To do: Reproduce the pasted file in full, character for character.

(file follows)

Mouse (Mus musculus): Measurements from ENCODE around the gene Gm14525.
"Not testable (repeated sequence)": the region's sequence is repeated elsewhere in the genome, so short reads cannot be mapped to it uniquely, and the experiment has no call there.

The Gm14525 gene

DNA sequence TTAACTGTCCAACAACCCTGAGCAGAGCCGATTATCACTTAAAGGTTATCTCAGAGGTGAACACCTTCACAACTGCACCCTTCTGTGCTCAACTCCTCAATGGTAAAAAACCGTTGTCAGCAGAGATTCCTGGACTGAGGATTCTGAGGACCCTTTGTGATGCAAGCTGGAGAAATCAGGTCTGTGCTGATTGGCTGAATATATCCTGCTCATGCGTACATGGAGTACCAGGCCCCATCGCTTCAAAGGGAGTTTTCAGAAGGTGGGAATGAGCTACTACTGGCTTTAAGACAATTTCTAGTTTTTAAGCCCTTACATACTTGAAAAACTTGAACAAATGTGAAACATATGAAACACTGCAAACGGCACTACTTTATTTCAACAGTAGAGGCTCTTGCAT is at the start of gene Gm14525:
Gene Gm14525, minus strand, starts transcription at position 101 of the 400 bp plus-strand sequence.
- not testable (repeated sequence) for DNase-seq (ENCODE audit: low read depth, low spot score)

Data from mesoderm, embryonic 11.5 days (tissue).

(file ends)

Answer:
Mouse (Mus musculus): Measurements from ENCODE around the gene Gm14525.
"Not testable (repeated sequence)": the region's sequence is repeated elsewhere in the genome, so short reads cannot be mapped to it uniquely, and the experiment has no call there.

The Gm14525 gene

DNA sequence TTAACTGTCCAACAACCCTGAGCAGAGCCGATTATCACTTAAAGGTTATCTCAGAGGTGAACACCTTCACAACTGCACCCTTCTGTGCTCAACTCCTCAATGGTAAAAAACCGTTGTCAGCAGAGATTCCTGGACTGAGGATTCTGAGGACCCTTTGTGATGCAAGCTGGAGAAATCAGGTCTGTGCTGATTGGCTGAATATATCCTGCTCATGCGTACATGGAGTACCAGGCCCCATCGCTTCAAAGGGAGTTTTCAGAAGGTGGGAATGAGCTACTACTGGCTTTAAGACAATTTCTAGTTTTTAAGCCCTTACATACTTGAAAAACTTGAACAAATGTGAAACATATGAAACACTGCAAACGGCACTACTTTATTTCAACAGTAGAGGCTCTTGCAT is at the start of gene Gm14525:
Gene Gm14525, minus strand, starts transcription at position 101 of the 400 bp plus-strand sequence.
- not testable (repeated sequence) for DNase-seq (ENCODE audit: low read depth, low spot score)

Data from mesoderm, embryonic 11.5 days (tissue).